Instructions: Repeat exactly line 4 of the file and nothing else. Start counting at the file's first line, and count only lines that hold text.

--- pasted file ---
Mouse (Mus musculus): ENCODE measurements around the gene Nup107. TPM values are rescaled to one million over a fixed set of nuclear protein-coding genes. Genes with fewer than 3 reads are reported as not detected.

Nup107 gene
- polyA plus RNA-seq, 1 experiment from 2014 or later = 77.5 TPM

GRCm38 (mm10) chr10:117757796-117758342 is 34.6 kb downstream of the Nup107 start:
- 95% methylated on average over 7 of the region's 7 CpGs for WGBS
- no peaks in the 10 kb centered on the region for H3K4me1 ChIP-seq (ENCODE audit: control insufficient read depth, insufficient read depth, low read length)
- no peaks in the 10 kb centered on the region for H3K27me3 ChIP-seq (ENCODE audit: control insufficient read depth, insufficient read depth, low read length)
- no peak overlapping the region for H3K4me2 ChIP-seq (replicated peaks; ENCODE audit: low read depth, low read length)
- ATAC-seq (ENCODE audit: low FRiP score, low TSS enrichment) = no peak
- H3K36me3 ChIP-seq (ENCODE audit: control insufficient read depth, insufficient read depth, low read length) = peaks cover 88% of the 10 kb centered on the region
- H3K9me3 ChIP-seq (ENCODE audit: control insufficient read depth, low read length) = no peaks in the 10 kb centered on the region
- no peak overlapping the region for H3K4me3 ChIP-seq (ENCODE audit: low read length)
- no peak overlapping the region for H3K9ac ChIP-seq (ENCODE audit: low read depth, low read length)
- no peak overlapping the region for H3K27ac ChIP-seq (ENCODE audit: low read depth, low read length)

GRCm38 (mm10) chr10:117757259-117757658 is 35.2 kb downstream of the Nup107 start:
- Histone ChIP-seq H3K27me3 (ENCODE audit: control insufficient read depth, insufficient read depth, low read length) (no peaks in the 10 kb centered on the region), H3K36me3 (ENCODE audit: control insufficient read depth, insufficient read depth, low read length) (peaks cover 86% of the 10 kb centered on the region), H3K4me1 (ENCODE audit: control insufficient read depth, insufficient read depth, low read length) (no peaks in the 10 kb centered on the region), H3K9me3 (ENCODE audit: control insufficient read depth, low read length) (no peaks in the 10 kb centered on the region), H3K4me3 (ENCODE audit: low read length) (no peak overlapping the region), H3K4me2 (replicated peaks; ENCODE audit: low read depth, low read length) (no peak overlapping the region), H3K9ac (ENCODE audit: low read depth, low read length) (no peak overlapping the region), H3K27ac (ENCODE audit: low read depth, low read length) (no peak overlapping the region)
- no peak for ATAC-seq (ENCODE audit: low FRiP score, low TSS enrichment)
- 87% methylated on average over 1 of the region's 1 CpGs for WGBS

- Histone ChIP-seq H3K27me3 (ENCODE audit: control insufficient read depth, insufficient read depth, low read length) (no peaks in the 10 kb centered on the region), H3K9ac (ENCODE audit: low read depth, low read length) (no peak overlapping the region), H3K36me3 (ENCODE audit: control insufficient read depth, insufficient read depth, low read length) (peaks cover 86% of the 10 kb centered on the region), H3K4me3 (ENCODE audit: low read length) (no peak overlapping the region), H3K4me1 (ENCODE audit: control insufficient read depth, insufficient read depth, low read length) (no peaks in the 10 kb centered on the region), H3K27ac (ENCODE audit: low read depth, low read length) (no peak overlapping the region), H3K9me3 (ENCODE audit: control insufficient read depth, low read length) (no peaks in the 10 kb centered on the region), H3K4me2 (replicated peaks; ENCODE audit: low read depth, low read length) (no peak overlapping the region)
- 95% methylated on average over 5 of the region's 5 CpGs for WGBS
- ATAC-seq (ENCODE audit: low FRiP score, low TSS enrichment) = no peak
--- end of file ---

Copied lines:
GRCm38 (mm10) chr10:117757796-117758342 is 34.6 kb downstream of the Nup107 start: